UBC Theses and Dissertations

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UBC Theses and Dissertations

The Judicial Committe of the Privy Council and the distribution of legislative powers in the British North American act, 1867 Browne, Gerald Peter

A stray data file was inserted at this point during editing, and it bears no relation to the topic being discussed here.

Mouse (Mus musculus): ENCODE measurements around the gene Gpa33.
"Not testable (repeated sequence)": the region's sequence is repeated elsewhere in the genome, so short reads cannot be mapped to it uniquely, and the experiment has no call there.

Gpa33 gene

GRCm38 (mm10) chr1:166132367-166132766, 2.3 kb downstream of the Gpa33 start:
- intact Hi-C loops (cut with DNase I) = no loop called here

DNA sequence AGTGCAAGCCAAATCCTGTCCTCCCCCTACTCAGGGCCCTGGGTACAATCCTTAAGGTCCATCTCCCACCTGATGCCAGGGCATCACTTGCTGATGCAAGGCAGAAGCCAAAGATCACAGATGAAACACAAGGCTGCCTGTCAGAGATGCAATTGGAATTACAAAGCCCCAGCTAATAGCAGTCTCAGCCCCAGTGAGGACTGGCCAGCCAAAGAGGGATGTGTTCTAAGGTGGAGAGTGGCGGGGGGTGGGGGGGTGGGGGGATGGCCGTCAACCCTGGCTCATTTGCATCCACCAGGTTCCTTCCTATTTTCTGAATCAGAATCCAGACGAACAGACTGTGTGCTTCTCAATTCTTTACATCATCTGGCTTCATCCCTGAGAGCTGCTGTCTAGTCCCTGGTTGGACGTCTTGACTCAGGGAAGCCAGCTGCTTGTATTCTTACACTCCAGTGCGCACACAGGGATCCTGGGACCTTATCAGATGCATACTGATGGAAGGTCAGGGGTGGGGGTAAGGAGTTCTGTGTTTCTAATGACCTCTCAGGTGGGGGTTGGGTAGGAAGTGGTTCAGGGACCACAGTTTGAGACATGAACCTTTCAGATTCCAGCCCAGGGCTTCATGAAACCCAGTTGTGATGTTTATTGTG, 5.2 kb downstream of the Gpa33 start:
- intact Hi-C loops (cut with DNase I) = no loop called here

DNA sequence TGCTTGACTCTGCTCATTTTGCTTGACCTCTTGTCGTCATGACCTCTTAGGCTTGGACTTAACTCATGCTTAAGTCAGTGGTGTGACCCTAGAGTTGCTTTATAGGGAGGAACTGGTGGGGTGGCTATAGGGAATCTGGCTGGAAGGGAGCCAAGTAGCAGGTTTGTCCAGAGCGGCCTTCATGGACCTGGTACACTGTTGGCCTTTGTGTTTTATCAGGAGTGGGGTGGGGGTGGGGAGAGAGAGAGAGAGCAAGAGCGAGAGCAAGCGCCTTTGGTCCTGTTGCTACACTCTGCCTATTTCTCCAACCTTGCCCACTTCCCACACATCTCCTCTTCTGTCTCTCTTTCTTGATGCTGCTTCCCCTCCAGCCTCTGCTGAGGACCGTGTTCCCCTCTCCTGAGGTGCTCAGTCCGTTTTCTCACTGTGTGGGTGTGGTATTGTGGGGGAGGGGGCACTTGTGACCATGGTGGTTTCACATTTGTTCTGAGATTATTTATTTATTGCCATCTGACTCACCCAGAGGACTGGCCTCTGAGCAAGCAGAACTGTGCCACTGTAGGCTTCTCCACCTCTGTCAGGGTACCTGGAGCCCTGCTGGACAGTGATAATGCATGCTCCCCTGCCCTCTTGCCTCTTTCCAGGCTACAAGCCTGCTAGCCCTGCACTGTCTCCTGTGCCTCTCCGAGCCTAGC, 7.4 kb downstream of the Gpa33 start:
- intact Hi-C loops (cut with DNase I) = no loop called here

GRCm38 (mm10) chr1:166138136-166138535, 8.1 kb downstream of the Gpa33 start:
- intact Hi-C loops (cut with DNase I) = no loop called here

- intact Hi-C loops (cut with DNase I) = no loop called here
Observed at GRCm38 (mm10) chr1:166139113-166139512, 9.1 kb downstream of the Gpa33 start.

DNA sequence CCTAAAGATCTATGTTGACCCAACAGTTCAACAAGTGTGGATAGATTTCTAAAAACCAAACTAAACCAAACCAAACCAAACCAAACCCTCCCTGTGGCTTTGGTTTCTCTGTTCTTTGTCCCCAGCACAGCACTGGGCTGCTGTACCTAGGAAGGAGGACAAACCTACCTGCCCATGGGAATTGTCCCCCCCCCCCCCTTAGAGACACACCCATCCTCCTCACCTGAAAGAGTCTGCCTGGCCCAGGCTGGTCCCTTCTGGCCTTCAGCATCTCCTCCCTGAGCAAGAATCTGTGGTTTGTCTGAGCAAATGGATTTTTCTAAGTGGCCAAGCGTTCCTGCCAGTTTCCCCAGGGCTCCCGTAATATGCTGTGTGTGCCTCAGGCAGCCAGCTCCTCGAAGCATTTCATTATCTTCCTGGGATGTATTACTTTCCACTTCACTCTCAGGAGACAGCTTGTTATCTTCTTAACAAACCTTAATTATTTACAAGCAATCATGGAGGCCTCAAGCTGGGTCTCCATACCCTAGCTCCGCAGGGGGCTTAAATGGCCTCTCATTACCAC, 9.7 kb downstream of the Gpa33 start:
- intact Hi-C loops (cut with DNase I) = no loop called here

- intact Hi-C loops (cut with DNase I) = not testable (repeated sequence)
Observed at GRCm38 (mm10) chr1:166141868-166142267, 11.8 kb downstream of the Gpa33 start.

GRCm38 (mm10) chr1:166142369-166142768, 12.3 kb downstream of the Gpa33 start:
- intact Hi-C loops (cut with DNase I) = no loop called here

This thesis was undertaken with the intention of filling four serious gaps in the vast amount of writing that has been done on the interpretation of the British North America Act by the Judicial Committee of the Privy Council. First of all, an effort has been made to examine all the decisions handed down by the Board, then to analyse these decisions so as to obtain an understanding of the basic principles established, and lastly to summarise these principles into a coherent picture of the way in which the Constitution of Canada has been shaped, and of the manner In which Canadian constitutional problems of today must be viewed. Secondly, a similar attempt has been made regarding the arguments which the Judicial Committee's interpretation has produced, these arguments likewise being thoroughly examined, analysed into basic components, and summarised into a coherent pattern. Thirdly, one particular point of view, badly neglected in the past, has been given special attention. Finally, a great deal of emphasis has been placed on the bibliography, where the intention Is not only to bring together all the major references on this subject, but also to bring these references together in such a way as to Indicate their general character and relative importance. The body of the thesis is divided into seven chapters. Chapter I deals with governmental forms in general and the federal form in particular, the conclusion being reached that the distinguishing feature of a federation is a distribution of legislative powers between coordinate authorities. An analysis of the Judicial Committee's interpretation of Sections 91 and 92 of the British North America Act is then carried out in Chapter II; two fundamental problems are isolated--the problem of residuary powers and the problem of leaky compartments--and the Judicial Committee's solution to them is discovered in the "three-compartment scheme" and the "Aspect,” "Ancillary Powers," "Cooperation," and "Unoccupied Field" doctrines. Two problems requiring special solutions are examined in Chapter III, where it is found that Section 91, subsection 2 and Section 132 have both been severely restricted in scope. Chapter IV contains a legal or textual evaluation of the Judicial Committee's interpretation, and the opinion is given that if the concluding words of Section 91 are a poor support for the "three-compartment scheme," the introductory words prove that the Judicial Committee's interpretation is legally correct. Three different historical arguments are looked into next, after which Chapter V concludes with a negative answer to the question underlying these arguments: has historical reasoning any connexion with statutory Interpretation in the first place? The purpose of Chapter VI being to determine the practical effects of the Judicial Committee's interpretation, an examination is made of the resulting difficulties; it is decided that before any change is contemplated the admittedly unfortunate consequences must be balanced against the necessity of maintaining Canadian unity—and hence of respecting the French-Canadian attitude regarding provincial autonomy. Finally, in Chapter VII a try is made at summarising the main points of the preceding chapters, and a number of recommendations are then offered with one eye on the present and the other on the future. The thesis concludes with an analytical bibliography and an appendix containing a copy of sections 91 and 92 of the British North America Act, 1867.

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